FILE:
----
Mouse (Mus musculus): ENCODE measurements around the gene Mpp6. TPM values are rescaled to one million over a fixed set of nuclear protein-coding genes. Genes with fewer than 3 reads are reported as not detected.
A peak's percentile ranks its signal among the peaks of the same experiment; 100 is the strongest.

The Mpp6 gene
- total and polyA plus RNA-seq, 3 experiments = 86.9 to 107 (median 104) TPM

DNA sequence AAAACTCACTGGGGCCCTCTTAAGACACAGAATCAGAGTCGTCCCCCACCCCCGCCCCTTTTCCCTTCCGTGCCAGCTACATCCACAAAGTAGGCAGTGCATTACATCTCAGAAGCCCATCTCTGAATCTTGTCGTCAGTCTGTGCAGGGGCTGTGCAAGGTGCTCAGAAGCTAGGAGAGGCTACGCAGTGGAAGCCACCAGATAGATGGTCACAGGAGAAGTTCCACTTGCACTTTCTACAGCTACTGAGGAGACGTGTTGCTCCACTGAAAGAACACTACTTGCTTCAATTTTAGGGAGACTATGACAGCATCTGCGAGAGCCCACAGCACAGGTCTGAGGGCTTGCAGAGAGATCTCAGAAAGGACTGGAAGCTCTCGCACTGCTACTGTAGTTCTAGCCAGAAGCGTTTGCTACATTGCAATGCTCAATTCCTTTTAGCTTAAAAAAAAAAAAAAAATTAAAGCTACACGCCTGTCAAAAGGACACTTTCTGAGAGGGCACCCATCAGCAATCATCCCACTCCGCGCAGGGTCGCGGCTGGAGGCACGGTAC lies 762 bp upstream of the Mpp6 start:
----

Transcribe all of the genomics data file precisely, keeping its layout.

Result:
Mouse (Mus musculus): ENCODE measurements around the gene Mpp6. TPM values are rescaled to one million over a fixed set of nuclear protein-coding genes. Genes with fewer than 3 reads are reported as not detected.
A peak's percentile ranks its signal among the peaks of the same experiment; 100 is the strongest.

The Mpp6 gene
- total and polyA plus RNA-seq, 3 experiments = 86.9 to 107 (median 104) TPM

DNA sequence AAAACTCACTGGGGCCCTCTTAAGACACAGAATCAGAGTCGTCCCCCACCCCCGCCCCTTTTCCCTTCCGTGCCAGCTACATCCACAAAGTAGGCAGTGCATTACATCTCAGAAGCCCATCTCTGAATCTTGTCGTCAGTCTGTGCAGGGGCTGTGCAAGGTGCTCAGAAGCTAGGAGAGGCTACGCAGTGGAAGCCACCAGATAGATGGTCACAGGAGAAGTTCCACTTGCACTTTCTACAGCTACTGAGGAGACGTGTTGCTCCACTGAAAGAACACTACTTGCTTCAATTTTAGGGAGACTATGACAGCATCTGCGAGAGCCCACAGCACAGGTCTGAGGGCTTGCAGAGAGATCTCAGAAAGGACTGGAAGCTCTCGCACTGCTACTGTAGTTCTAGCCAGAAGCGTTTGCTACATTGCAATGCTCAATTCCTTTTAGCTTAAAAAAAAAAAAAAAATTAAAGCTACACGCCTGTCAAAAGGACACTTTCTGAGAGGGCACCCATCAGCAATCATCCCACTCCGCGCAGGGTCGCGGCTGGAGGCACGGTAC lies 762 bp upstream of the Mpp6 start: